Kiran Leonard is a 22 year old musician from Saddleworth, Greater Manchester. His debut album proper Bowler Hat Soup (2014)...
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Kiran Leonard is a 22 year old musician from Saddleworth, Greater Manchester. His debut album proper Bowler Hat Soup (2014) and follow-up Grapefruit (2016) were both recorded at home, with Kiran playing virtually every instrument himself. Dervaun Seraun (2017), a concept album in five movements inspired by five pieces of literature and arranged for piano, strings and voice, was an ambitious departure from his usual sound.
Western Culture now sees him return to the signature sound of his first two records, yet marks a huge sonic progression thanks to the involvement of his venerable live band on record for the first time, as well as being the first to have been made in a professional studio (Old Granada Studios in central Manchester). Kiran states:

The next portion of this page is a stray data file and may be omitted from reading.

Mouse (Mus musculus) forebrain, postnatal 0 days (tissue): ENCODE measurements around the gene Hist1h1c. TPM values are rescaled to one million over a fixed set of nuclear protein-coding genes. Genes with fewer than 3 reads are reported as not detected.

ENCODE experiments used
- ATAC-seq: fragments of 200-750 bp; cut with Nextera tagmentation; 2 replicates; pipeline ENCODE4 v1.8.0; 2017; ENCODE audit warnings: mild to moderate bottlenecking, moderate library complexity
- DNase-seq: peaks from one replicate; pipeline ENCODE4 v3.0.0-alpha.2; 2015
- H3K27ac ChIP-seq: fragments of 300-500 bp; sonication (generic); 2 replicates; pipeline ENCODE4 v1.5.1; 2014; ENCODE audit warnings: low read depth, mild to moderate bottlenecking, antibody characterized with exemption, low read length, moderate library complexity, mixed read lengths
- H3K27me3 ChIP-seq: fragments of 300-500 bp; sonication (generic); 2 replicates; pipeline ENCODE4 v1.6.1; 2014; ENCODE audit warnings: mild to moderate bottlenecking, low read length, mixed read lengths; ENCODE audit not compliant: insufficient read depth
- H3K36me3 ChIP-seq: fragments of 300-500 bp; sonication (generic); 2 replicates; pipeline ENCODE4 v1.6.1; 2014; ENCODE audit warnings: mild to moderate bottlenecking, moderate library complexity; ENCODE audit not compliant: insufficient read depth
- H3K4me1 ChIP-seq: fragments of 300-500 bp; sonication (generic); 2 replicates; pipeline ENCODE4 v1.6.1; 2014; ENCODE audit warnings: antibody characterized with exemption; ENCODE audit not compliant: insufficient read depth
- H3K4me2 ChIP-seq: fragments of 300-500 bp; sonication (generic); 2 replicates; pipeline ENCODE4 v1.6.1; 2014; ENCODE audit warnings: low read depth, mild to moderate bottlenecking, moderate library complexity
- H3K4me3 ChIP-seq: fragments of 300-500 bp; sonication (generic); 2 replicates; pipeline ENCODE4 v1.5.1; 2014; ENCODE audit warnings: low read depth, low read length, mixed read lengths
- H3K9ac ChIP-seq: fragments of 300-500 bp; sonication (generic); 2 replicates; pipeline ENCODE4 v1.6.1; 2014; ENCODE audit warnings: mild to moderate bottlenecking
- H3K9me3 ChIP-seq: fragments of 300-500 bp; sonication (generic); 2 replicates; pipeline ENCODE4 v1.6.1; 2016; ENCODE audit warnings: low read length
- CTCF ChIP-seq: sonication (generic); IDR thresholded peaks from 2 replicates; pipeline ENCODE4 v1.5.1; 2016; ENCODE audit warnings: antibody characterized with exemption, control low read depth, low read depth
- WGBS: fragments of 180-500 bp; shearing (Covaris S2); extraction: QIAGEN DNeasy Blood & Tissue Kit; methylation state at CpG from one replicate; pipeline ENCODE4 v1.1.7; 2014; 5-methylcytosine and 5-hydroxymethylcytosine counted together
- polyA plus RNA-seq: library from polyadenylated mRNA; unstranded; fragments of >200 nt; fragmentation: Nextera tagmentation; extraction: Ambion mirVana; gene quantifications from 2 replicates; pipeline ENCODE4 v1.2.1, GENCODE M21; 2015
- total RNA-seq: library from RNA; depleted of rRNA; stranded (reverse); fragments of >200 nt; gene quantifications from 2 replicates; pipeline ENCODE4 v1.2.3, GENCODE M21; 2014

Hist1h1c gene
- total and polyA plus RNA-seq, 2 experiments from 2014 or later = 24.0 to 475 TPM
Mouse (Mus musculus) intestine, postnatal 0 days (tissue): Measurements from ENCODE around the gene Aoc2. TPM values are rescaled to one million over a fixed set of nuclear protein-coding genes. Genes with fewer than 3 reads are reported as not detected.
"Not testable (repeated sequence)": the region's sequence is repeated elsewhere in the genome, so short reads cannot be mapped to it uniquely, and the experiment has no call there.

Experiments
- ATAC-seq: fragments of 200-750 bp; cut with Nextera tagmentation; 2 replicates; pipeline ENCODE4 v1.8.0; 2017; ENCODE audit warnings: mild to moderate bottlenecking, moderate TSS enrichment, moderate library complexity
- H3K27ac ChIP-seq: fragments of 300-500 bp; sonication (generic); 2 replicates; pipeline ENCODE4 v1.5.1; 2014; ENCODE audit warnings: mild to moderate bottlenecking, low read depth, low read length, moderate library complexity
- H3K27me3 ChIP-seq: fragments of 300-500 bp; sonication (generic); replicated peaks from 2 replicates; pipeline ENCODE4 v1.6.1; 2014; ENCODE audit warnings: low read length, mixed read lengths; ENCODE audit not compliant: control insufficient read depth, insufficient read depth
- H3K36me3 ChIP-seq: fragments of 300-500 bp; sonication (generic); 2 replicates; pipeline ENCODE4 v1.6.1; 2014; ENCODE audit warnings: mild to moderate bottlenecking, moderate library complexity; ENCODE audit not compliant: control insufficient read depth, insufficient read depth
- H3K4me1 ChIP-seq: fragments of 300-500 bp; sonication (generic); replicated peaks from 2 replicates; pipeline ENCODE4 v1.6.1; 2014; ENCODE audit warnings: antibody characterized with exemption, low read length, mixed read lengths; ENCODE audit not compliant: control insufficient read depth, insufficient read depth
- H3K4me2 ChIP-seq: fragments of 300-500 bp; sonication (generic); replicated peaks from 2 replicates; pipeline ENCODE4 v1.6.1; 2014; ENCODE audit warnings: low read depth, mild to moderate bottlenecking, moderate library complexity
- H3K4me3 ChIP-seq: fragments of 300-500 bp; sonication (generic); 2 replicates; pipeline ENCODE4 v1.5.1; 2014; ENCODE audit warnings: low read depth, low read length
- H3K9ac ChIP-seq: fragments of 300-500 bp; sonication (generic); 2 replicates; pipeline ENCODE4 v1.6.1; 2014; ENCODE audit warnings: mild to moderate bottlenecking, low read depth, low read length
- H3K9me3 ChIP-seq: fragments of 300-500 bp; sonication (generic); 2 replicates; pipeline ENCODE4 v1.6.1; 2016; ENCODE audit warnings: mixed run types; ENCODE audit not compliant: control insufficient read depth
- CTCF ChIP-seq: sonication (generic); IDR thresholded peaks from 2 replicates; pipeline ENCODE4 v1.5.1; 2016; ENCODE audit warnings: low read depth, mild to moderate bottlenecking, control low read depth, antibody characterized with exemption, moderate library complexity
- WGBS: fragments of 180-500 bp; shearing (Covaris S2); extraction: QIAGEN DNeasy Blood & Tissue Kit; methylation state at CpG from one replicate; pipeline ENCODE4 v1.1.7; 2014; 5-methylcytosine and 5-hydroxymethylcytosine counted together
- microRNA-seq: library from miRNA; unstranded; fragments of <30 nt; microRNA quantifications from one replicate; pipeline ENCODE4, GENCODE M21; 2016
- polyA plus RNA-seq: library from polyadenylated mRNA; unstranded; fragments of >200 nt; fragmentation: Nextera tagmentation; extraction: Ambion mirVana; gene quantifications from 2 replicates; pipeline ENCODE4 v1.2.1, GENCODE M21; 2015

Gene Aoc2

I like the phrase 'WESTERN CULTURE' very much because it is a resounding clang from a hollow vessel, connoting so much (grandeur; authority; hostility) without possessing a concrete meaning in of itself. What does ‘western culture’ consist of? This question changes shape depending on who is speaking: e.g., ’culture’ is constantly evolving and autonomous, rapidly reacting to and altering the present in which it unfolds, but is simultaneously regarded as something static and possessed, corresponding roughly to ‘tradition’ or ‘heritage’, something people can call on when the world seems precarious and alien and antagonistic. And so very often when we talk about culture, we reveal our personal conceptions of world events and of what is to be done. 'WESTERN CULTURE' — these heavy phrases without substance are of great importance because they are easily manipulatable agents with the potential to sustain great impact on the real world. Not every issue stems from language, and sometimes we allow our discourses to replace real things, which belittles violence and misunderstands the very real violence that phrases inflict. But I wanted to write about the relationship between the two, and show how a lot of very real brutality is distorted and justified by how we choose to depict it. "In part, then, it is a response to brutality. We seem inundated by a brutality beyond our comprehension: the kind of nationalisms and capital, and the brutality of not knowing. The latter is particularly damaging because it is so difficult to oppose what you can’t understand/articulate. I wrote this record about all this not because I wanted the real world to be eclipsed (that is; I didn’t want to self-absorbedly change a problem of violence into one of self-expression) but because I don’t understand any of this, and the struggle to depict the world and lived experience in a more truthful way is waged discursively. "Process of understanding; process of recognising perspectives beyond your own, and the historical, political forces of imbalance that engender them. I am interested in where songs might fit into all this; I think that it might be a valid means of approaching an articulation of violence, but I also suspect there is something totally absurd about the whole venture."